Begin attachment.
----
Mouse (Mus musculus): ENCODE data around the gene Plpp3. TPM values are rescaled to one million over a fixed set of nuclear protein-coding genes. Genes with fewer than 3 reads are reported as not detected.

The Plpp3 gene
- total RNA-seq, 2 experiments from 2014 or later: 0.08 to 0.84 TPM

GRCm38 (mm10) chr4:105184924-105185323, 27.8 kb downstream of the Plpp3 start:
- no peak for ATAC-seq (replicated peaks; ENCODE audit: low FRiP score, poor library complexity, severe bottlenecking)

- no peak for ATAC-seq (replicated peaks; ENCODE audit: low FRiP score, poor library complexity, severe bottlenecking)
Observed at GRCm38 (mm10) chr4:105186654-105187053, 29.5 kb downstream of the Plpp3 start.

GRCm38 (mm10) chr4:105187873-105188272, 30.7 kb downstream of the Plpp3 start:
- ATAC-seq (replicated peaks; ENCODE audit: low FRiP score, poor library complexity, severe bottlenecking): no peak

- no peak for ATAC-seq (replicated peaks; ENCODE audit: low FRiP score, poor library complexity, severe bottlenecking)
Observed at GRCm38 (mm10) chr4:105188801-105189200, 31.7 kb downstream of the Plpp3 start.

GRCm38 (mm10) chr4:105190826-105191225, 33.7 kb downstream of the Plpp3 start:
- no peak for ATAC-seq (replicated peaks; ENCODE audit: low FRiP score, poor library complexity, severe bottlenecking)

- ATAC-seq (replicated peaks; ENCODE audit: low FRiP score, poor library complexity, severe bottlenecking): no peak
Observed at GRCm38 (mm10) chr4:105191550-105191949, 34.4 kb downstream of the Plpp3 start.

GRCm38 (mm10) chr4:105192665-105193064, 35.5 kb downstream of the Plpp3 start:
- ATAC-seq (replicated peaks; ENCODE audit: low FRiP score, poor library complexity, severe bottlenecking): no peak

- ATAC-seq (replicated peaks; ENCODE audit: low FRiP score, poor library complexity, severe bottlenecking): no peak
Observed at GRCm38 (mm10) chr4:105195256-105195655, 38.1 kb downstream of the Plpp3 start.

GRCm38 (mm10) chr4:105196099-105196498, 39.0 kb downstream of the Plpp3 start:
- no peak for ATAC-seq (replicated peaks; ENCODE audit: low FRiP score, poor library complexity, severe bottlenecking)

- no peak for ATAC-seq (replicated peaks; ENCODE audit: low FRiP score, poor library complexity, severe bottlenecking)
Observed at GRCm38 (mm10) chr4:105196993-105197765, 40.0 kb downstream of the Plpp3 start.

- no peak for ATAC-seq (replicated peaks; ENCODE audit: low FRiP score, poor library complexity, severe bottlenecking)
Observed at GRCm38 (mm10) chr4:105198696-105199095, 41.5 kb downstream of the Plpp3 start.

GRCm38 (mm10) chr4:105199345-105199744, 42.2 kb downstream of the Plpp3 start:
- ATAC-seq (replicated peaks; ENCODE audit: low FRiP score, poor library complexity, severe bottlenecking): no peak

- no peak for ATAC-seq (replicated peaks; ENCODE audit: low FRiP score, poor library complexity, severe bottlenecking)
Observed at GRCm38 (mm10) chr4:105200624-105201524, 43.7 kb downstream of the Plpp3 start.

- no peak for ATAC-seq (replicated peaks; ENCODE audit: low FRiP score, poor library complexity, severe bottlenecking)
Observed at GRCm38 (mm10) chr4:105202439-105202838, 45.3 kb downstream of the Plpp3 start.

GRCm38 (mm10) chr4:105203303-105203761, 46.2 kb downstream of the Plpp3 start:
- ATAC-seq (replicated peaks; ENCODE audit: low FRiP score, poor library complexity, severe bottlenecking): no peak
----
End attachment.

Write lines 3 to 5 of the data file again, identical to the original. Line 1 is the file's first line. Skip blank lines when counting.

- total RNA-seq, 2 experiments from 2014 or later: 0.08 to 0.84 TPM

GRCm38 (mm10) chr4:105184924-105185323, 27.8 kb downstream of the Plpp3 start:
- no peak for ATAC-seq (replicated peaks; ENCODE audit: low FRiP score, poor library complexity, severe bottlenecking)